Rescued 4-Year-Old Doing Well, With New Charges in Case

Terence Kelly, 36, hit with charges in case of Cleo Smith, who went missing for 18 days in Australia
By Rob Quinn,  Newser Staff
Posted Nov 2, 2021 7:12 PM CDT
Updated Nov 4, 2021 6:43 AM CDT
Missing 4-Year-Old Found Alive After 18 Days
Ellie Smith, left, and her partner Jake Gliddon, display a photo of their missing daughter, Cleo, near Carnarvon in Western Australia state, Australia, Oct. 19, 2021.   (James Carmody/AAP Image/Pool via AP)

(Newser) Update: A 36-year-old man has been charged in the case of a 4-year-old Australian girl found safe Wednesday after vanishing 18 days earlier. Terence Darrell Kelly appeared Thursday in a Carnavon court, where he was charged with forcibly or fraudulently taking or enticing a child under 16, per the BBC. Before his hearing, police say Kelly had been taken to the hospital with self-inflicted injuries that were not said to be life-threatening. He'll be kept in custody until Dec. 6, when he's due to appear again in court. Meanwhile, authorities say that Cleo is doing well, considering what she's been through. "She has done a bit of sleeping and a lot of eating, a lot of lying around and cuddling," Western Australia Premier Mark McGowan said Thursday after meeting with the little girl and her family, reports CNN. Our original story from Tuesday follows:

"Our family is whole again," mother Ellie Smith said after she was reunited with daughter Cleo—18 days after the girl vanished from a campsite in a remote part of Western Australia. WA Police Deputy Commissioner Col Blanc said officers found Cleo in a room when they broke into a locked house in the town of Carnarvon early Wednesday, the BBC reports. "One of the officers picked her up into his arms and asked her 'what’s your name?'" Blanch said. "She said, 'My name is Cleo.' Cleo was reunited with her parents a short time later." Police say a 36-year-old man has been taken into custody.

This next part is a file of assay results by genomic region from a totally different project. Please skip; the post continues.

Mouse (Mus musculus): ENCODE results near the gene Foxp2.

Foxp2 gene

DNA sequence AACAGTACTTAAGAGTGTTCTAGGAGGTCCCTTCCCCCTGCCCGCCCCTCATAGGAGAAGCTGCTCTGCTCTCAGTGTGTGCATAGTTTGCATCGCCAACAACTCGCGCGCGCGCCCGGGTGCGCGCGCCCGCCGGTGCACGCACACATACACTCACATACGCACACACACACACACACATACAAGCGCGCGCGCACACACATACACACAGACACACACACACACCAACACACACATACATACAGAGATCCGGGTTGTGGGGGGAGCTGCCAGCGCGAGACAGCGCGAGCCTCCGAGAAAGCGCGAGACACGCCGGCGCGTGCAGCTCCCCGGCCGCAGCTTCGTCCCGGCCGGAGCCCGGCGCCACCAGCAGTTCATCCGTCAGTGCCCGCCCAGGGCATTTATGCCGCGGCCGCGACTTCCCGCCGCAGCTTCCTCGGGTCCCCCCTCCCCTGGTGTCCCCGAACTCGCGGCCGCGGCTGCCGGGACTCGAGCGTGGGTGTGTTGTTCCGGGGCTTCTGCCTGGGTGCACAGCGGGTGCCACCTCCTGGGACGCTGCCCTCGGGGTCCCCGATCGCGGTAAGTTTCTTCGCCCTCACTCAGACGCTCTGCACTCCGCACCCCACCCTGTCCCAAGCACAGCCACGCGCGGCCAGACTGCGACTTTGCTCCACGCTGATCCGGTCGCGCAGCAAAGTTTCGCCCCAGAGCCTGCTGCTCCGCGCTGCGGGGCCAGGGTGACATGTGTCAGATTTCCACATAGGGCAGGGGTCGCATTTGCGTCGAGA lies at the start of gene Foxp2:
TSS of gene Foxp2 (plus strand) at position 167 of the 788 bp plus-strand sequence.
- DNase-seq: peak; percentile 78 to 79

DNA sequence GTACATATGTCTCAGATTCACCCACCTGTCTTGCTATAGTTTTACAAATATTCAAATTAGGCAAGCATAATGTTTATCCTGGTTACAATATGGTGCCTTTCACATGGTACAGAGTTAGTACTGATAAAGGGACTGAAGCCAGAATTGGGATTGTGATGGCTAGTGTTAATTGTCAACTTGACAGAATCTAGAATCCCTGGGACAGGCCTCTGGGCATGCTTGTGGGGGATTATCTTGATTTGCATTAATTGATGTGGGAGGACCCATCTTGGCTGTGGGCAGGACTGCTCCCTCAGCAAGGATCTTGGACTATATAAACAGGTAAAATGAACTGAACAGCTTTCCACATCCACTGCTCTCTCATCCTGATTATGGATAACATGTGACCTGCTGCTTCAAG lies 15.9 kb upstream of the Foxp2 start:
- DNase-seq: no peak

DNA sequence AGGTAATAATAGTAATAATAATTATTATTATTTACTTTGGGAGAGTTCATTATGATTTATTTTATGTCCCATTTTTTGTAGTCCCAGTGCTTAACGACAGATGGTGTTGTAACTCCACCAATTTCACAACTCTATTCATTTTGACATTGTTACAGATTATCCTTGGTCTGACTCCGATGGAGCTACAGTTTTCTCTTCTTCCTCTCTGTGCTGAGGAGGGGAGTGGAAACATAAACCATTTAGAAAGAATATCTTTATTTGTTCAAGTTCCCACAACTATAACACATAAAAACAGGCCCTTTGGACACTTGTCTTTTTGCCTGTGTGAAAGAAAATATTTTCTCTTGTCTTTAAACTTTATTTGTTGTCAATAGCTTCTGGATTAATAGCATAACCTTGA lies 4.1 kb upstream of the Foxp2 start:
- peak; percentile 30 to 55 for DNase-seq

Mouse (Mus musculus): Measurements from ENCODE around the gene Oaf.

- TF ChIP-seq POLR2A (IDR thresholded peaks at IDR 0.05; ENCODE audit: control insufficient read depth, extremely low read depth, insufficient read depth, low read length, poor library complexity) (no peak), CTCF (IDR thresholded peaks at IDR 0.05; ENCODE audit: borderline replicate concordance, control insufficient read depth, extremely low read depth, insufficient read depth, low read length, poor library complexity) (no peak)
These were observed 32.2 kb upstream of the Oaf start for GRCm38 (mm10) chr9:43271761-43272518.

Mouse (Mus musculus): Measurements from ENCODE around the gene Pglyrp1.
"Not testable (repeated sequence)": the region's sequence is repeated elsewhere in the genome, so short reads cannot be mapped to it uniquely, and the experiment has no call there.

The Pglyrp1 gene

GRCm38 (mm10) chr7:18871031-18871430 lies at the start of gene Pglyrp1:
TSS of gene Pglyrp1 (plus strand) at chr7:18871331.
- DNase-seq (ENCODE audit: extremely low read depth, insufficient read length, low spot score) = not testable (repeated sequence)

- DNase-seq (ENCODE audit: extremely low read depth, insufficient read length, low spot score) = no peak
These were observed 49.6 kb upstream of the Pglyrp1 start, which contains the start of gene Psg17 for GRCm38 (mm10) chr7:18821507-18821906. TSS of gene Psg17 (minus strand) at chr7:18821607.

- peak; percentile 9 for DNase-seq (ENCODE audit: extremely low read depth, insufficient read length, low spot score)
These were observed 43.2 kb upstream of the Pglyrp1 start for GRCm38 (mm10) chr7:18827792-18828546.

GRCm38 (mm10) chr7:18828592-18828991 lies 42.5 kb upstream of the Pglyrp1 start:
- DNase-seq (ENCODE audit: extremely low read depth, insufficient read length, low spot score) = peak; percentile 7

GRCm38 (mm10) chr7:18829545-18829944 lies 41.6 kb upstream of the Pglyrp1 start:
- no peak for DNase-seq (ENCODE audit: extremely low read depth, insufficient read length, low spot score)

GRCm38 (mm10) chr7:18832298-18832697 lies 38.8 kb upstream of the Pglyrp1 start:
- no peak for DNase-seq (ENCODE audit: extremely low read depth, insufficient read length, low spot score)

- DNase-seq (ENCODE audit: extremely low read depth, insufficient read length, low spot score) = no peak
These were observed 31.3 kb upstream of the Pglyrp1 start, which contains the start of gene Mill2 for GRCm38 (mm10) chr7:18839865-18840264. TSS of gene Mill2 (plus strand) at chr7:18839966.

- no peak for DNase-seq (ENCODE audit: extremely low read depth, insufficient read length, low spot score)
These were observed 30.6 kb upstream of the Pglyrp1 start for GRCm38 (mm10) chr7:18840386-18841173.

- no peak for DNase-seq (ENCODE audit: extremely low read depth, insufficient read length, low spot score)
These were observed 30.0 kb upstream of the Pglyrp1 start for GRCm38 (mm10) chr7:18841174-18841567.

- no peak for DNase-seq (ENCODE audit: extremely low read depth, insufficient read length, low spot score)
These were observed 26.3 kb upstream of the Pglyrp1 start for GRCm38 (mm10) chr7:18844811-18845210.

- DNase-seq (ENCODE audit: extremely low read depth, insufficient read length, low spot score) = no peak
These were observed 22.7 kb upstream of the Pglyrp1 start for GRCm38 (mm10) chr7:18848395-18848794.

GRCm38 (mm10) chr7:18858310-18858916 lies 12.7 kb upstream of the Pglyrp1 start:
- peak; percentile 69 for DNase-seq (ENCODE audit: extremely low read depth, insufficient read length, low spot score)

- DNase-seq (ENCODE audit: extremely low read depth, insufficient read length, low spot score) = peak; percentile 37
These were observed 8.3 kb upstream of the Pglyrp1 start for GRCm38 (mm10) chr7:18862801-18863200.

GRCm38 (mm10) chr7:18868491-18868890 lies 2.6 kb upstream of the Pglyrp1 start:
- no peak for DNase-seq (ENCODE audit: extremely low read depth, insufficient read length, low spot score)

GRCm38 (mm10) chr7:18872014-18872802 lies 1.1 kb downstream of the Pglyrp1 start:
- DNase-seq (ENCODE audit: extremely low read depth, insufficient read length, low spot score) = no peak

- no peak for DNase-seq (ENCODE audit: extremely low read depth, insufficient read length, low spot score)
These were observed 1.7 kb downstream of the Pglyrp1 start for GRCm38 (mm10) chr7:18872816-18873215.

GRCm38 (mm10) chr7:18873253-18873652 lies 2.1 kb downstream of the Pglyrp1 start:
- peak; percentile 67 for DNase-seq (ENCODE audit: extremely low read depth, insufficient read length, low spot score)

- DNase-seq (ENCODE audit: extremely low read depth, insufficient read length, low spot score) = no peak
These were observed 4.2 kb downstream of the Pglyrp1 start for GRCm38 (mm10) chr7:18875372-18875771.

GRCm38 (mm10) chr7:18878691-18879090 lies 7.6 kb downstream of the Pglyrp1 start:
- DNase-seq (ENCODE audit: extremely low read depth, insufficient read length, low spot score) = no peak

"This is the outcome we all hoped and prayed for," Blanch said, per the West Australian. "It’s the outcome we’ve achieved because of some incredible police work." Carnarvon is around a seven-minute drive from the Quobba Blowholes coastal campsite, where Cleo disappeared from her family's tent in the early hours of Oct. 16. A neighbor tells the Australian Broadcasting Corporation that the man who lived in the house where Cleo was found was "quiet" and he had recently noticed him buying diapers in the local supermarket. Police say the man in custody has no connection to Cleo's family. WA Police Commissioner Chris Dawson told reporters that forensic leads led them to the house.

Cleo was "smiling" and "as well as we could expect in the circumstances," said Dawson. He said he is proud of his team, Cleo's parents, and the many volunteers who assisted the massive search effort. "This strikes at the heart of every parent, of every Australian, to have a young child abducted from an iconic location, camping with the family, it touches everyone," Dawson said. "To find a vulnerable little girl after 18 days ... obviously people think the worst, but hope was never lost. Australia's rejoicing." (Read more Australia stories.)

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